Missionary.--Dear me, do you think I keep a shop! however, I can find one for you. (Gives one.)
 Lau.--What means this writing on this paper? The man who owned it was working in Queensland. He is dead now, and all the people are saying that the paper is English money.
Missionary (reading).--"This is to certify that Jimmy Crow is a fully-qualified seaman! "No money there I fear!
(Second woman beckons him, fingers held downwards, and bent inwards.)
Woman.--Needle and thread are very good, but I have no cloth to sew!
Missionary.--Well, this is really too much. I only have one piece of print left, and I was keeping it for one of my boat's crew.
Woman.--Give it to me, please, I want it. (Gives her piece of Turkey Red).
Missionary.--And now you must all go away.
(Enter Native Teacher, Sapi, clad in shirt and trousers.)
Missionary.--Well, Sapi, this has been a trying morning. There has been such a crowd of people about, and the way they watched me! Their eyes followed my every movement, and all of them were making the most open and frank comments on everything!
Sapi.--Do you remember the two old men to whom you gave a piece of preserved peach yesterday? I overheard one of them say to the other, "Brother, when I was working in Bundaberg, I never ate anything like this," "I should think not," replied the other, "you were only a hired man working for wages, and this is kings' food!"
Missionary.--My bacon caused the greatest excitement. The cook boy was very proud of showing it. They could hardly believe that it was pig. "Wouldn't it go bad?" "Had it really come from Sydney?" Why, when they killed a pig it had to be all eaten forthwith, and here was I eating pig that had come across the sea and was still fit to eat. Behold another of the white man's wonders!
Sapi.--Yes, things will not keep in this climate, but I did hear of some of the heathen villages on the other coast who made yam puddings in preparation for a feast that was to take place twelve months later! I shouldn't care to be one of the guests at their feast!
 Missionary.--As I was going through the village this morning, I had an admiring crowd of boys at my heels. A man stepped out of a house and beckoned me to stand up against a coconut tree. Then one of the boys climbed up the tree and chopped a mark in it to show my height.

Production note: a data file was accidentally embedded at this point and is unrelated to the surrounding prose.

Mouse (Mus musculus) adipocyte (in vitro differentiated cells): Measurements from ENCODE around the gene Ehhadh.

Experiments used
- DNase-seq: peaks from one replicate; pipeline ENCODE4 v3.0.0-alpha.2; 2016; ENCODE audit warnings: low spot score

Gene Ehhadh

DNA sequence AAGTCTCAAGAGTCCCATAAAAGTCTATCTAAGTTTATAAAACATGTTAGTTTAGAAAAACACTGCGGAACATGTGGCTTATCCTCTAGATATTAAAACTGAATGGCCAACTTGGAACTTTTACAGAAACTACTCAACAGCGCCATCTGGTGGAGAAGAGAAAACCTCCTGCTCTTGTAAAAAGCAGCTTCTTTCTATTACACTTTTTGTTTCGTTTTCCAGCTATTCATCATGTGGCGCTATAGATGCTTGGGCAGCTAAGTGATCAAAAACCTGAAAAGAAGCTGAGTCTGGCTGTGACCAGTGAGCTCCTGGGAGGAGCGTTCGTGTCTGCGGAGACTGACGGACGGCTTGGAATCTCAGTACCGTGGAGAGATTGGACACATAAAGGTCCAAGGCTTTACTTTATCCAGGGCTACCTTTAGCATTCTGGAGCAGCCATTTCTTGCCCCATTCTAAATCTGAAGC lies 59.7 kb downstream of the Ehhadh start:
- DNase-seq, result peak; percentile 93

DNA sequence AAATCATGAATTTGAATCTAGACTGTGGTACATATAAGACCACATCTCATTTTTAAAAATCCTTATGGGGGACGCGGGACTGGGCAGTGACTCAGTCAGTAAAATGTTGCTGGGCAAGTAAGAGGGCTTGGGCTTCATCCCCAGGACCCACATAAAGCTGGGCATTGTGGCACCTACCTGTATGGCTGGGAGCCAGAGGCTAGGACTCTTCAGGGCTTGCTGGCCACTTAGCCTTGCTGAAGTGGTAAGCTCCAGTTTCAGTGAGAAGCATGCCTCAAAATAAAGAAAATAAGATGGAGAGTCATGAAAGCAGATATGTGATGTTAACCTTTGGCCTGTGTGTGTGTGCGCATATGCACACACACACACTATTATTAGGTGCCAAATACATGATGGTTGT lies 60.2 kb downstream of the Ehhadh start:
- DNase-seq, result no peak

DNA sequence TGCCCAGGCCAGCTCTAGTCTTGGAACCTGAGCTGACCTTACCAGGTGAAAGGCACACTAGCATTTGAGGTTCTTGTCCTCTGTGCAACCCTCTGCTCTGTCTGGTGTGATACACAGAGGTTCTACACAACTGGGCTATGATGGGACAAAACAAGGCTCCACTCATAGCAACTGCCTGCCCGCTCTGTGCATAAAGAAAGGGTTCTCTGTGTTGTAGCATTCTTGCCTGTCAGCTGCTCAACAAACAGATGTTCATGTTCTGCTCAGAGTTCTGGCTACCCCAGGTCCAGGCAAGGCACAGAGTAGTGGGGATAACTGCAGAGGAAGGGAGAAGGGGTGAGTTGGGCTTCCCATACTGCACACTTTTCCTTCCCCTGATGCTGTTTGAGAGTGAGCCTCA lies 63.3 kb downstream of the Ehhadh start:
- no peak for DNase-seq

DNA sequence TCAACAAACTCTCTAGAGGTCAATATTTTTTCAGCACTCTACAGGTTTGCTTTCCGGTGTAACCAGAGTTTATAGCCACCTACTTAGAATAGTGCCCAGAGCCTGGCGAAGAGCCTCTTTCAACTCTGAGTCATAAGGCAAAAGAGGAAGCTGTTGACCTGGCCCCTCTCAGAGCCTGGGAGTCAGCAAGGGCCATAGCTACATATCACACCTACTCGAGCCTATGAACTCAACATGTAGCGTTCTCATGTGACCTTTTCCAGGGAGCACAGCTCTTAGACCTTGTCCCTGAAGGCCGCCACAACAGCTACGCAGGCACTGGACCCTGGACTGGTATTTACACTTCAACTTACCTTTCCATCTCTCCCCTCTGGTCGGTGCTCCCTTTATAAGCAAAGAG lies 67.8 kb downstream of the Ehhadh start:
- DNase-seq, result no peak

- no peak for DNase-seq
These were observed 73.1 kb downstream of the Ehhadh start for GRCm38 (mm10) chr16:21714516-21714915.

Sapi.--Yes, and now everyone who passes by will stand and measure himself there, and all will exclaim at your height.
Missionary.--My experience at the bathing pool was rather trying to my nerves. I found some of the Port Adam people there, and they had never seen a white skin before. Old Oikata was with them and he very much wanted to feel my arm, but I laughed and put him off with a present of a bit of soap.
Sapi.--He was the chief who was keeping prisoner those two men from Santa Cruz whom the Bishop got hold of and returned to their home, and thus opened the way again to Santa Cruz.
Missionary.--Many a man has he killed! How delighted white children would have been to see such a famous person. Fancy meeting a cannibal and a murderer as you are going into your bath!
Sapi.--My father, all our people are saying how marvellous it is that you should be able to talk our language. Christianity is ever so much more real to them now that they hear you speaking their words and applying them to their lives. The old words that belonged to their heathen religion and to their sacrifices have been given a new meaning in Christ, and the old natural religion of our ancestors has thus been consecrated to the service of God. Old things have indeed become new!
Missionary.--You and I have a big task before us, Sapi. God wishes that all men everywhere should hear in their own tongue of His wonderful works; and every language is ennobled and indeed attains its highest destiny when the message of the Gospel is conveyed in it; and what a delight it is, both for people and priest, when the Holy Mysteries can be celebrated, and the Holy Food offered, in words that are the people's very own!
Sapi.--Let us set to work at once! I will have a talk with some of the older men, they know our language best, and will be able to give us the most fitting words.
(Enter man, Rowo.)
Rowo.--My father, can you come with me and give the chief some medicine, he is very ill with fever?
 Missionary.--What do you say, Sapi? I might give him some quinine, but since he is still a heathen it might be risky. In the event of his not recovering there might be a danger of our being accused of having caused his death.
Sapi.--No, we must all taste it first before we give it to him, and then all the people will know that we are not trying to charm him to death with it.
Missionary.--Very well, you two go and prepare them and I will follow. I must take the medicine into church and say a prayer over it and ask God to bless it so that the man may recover. With the chief favourable to us we shall have a better chance of being listened to.
_____ SCENE II.
Group of natives seated on floor. Combs in hair, bags over shoulders. White Missionary seated at table. He is clothed in white duck, or wears white cassock.
Rowo.--Father, we want you to decide what we are to do in the case of a pig that breaks into the gardens.
Missionary.--Isn't that a matter that the village council can decide for themselves?
Rowo.--Yes, but we cannot agree among ourselves and we want you to settle the matter for us.
Missionary.--Well, what is your own native law in the matter?